So NJs appear to feel a clash between spatial constructs for temporal orientation and their native experience of time, forcing them to figure out what those constructs are "supposed" to mean. In fact, the ENJs to whom I've spoken are highly critical of people who use the phrases "move up" and "move back" incorrectly, because the potential for confusion strikes them as so great.

    In summary, when I'm trying to figure out whether someone is an NP or an NJ, I generally ask them whether they have a problem with the terms "moving up" and "back" an event in time. NPs will frequently acknowledge the linguistic imprecision, but they don't regard it as a big deal and will generally say they associate the phrases by analogy to other spatial events.

    NJs, on the other hand, will usually agree that the linguistic convention is peculiar and makes for confusion, may welcome the opportunity to talk about something they thought was "just them," and will often maintain that they don't use the phrases with others without supplementing them with further information (We'll move the meeting up a day -- that is, from Wednesday to Tuesday).
    Thank you SO MUCH for this. I knew there was something here.

    Slightly off-topic but maybe not even -- I related an incidence of precognition and someone PMd me to ask me what it felt like. I said it felt exactly like when you suddenly remember something, except that I'm experiencing it going forward instead of going backward.

    Yes. NJs experience of time is different. YES. Good. Thank you. And yes, moving things up or back confuses me, and I always supplement with the numerical expression of the date, just to double-check.

  8. #28
    can't handcuff the wind Z Buck McFate's Avatar
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    Yes, I’ve always had a problem sorting out ‘moving up’ and ‘moving back’, and need specific clarification mentioned at the end of the op to make sure I understood correctly (e.g. “from Wednesday to Thursday”). I also have a problem sometimes in spring or fall with remembering what setting the clocks ‘ahead’ or ‘back’ means for DST, I need to hear it in terms of losing an hour or gaining an hour.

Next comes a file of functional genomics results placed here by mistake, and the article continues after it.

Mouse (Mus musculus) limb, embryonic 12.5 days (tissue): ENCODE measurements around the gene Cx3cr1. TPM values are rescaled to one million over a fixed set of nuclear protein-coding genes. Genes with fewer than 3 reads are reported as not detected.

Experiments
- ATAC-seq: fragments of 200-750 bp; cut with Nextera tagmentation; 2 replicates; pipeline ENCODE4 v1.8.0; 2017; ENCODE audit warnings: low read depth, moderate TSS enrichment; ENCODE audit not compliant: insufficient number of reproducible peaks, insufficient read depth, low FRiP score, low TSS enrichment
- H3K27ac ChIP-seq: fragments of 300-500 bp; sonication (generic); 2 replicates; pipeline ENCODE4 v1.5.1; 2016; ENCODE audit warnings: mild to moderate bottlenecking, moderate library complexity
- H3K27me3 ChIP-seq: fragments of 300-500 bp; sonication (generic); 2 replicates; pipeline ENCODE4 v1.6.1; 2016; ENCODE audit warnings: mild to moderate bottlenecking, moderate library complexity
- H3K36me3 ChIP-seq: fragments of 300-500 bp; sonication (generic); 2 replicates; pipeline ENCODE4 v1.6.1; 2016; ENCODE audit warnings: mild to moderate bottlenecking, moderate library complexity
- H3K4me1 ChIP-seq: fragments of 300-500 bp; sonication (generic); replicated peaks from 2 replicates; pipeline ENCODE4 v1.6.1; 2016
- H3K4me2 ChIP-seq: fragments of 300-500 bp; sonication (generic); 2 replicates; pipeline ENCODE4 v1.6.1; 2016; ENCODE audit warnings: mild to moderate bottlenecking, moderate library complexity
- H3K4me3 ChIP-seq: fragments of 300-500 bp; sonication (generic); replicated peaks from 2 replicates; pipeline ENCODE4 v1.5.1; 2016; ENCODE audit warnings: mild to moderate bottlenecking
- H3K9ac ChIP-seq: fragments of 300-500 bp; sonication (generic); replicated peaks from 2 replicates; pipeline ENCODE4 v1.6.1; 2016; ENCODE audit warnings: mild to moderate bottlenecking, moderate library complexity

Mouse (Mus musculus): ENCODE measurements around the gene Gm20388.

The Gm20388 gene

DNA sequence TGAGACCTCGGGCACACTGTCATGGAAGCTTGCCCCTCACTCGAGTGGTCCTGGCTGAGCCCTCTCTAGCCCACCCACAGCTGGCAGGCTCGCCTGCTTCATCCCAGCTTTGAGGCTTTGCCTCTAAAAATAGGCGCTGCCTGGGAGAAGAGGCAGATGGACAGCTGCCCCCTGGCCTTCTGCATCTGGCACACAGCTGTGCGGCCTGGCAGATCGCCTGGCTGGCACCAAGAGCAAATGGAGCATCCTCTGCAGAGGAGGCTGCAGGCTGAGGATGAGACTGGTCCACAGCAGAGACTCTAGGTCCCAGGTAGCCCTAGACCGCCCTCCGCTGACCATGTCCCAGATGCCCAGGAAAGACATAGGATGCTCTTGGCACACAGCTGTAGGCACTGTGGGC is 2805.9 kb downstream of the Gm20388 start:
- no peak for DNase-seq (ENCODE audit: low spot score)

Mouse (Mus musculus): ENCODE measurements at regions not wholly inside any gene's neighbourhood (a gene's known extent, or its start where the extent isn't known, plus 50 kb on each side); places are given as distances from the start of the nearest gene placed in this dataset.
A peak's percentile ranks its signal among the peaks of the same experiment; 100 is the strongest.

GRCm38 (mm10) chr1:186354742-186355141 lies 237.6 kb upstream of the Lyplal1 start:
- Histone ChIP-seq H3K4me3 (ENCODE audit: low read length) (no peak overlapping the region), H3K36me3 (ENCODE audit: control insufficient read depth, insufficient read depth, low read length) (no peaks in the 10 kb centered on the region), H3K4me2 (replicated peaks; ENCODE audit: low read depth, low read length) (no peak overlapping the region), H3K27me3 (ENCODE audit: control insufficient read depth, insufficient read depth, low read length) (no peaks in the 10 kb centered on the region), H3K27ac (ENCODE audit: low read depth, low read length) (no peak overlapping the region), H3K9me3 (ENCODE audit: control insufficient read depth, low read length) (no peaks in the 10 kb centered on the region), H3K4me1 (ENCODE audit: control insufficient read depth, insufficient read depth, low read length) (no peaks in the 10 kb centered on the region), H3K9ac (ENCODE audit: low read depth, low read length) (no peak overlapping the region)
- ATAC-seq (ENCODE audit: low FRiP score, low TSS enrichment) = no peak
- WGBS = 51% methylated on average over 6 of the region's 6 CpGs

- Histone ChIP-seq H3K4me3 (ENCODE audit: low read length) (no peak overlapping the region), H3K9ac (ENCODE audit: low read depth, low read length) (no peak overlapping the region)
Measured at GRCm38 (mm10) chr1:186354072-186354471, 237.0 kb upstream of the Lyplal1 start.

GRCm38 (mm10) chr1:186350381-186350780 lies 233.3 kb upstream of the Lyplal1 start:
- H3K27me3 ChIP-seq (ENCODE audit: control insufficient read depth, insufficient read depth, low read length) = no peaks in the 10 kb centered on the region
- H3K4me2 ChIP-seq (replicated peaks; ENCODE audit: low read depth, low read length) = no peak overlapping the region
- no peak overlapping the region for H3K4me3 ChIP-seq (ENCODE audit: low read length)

Reality is a collective hunch. -Lily Tomlin

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  9. #29
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    in all likelihood, the difference he is noticing is how Si and Se users acquire language differently:
    for NPs, its simple enough to view it's use based on "how it's always being used" in their little Si, while NJs will be all too aware of the metaphorical context because of the strength the spatial term has in their little Se .

    note that i agree there is a potential difference in how we view time (more likely Ni vs. Ne), but in this case, his extrapolation point is a very limited set of data applicable only to a certain cultural context which probably doesn't apply to the grander context of typology.

    for example, i have used "earlier" and "later" as would be the norm in hebrew, and have likewise used those to confirm whenever anyone uses the English schedule terms. this has served me well throughout my years in english speaking countries, and both J's and P's seem to find this completely acceptable.

    otherwise, the english terminology is as confusing to me as the piece suggests it is for the J's, because it doesn't serve the same role in my own little Si.

    great subject matter nonetheless.